Via Vida en el Valle
Fifteen percent of the U.S. population is of Latino descent, but Latinos remain underrepresented on English-language television.
Only 4 percent of on-camera talent is Latino, a number that does not reflect reality, said Alex Nogales, president of the National Hispanic Media Coalition.
"That is very far away from where we need to be," Nogales told Latina magazine.
More than 60 years ago, Cuban actor Desi Arnaz stole the hearts of many in one of the most successful comedy shows of all time, 'I Love Lucy.' A limited number of Latinos followed: Freddy Prince in 'Chico and the Man' (1974), Ricardo Montalbán in 'Fantasy Island' (1977) and, years later, Mario López in 'Saved by the Bell' (1989).
Today, with George López, América Ferrera and Salma Hayek, it may seem that Latino names have taken over prime-time television. Not so.
"You see the success of an Eva Longoria Parker or an América Ferrera, and you think, 'Wow! There's a lot of us!' Not really," said Nogales, who blames Spanish-language networks such as Univisión, Telemundo and TV Azteca for selling advertisers the myth that most Latinos in the United States watch TV in Spanish. "In reality, it's 20 percent. Most of us watch TV in English."
Nogales and the National Hispanic Media Coalition blame the networks for not hiring more behind-the-scenes Latino talent, such as writers, producers and executives.
In December 2008, the Multi-Ethnic Media Coalition -- made up of the National Latino Media Council, the Asian Pacific American Media Coalition and the American Indians in Film and TV -- released its annual diversity report card giving diversity grades for the major networks -- ABC, B+; NBC, B; CBS, B+; and Fox, B+.
The results were inspiring.
"After nine years of assessing the diversity efforts of ABC, NBC, CBS and Fox, we strongly believe that network television diversity for the American Latino community is finally taking hold," said Esteban Torres, chairman of the National Latino Media Council "But there is still great room for improvement in the area of minority business procurement."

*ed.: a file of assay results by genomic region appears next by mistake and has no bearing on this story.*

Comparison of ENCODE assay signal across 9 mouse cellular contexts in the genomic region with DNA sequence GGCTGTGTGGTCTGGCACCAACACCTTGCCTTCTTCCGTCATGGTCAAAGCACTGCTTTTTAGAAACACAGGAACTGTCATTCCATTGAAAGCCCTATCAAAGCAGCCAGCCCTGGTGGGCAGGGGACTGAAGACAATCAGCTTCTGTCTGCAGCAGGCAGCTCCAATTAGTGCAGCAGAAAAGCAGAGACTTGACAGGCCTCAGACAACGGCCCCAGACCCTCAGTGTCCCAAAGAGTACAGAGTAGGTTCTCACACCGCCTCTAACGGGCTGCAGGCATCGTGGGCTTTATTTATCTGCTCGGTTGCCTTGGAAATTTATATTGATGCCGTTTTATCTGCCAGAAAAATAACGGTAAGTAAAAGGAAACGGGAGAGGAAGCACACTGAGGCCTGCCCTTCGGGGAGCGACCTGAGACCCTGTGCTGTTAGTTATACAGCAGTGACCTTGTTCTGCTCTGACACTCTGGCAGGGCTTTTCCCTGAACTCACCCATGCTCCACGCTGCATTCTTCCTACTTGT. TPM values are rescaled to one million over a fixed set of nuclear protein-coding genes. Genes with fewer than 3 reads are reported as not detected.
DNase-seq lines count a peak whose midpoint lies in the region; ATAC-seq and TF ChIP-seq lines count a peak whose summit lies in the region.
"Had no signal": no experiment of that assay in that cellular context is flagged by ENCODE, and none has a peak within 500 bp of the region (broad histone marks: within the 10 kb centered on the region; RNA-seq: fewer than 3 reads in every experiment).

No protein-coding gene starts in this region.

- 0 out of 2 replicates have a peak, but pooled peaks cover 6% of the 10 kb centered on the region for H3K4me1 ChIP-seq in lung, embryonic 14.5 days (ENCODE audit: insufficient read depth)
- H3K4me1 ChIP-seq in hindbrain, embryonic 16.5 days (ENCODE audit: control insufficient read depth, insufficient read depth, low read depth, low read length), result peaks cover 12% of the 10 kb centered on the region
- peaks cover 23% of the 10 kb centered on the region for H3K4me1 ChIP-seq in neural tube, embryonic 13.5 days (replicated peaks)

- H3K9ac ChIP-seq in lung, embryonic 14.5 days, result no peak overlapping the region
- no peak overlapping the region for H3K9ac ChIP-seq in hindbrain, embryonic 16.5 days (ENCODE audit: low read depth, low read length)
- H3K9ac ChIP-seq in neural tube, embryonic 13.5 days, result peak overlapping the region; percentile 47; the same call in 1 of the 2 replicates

Report results showed Fox as the only network that improved its overall diversity; ABC went down a grade.
"While ABC significantly increased its total number of American Latino actors in unscripted reality programming, it fell short in its total number of Latino actors in primetime scripted programming and Latino directors," Torres said.
The National Hispanic Media Coalition said the networks have made changes and seem to be making progress. The Fox network has a policy that each show must employ at least one minority writer and director per quarter. ABC and NBC sponsor a five-week writer-development workshop with the media coalition.
"The number of American Latinos both in front and back of camera has increased, but we also realize that they are incremental numbers in proportion to the American Latino population," Torres said. "We simply need more Latinos on television and throughout the entertainment industry, as well as on the news and public affairs programs. All Americans across this nation need to understand that we have the same aspirations and preoccupations as everyone else. We want to provide for our families, we want to keep them safe, and we want what every other American in this great nation of ours enjoys -- equity, fairness and justice."
Source: New America Media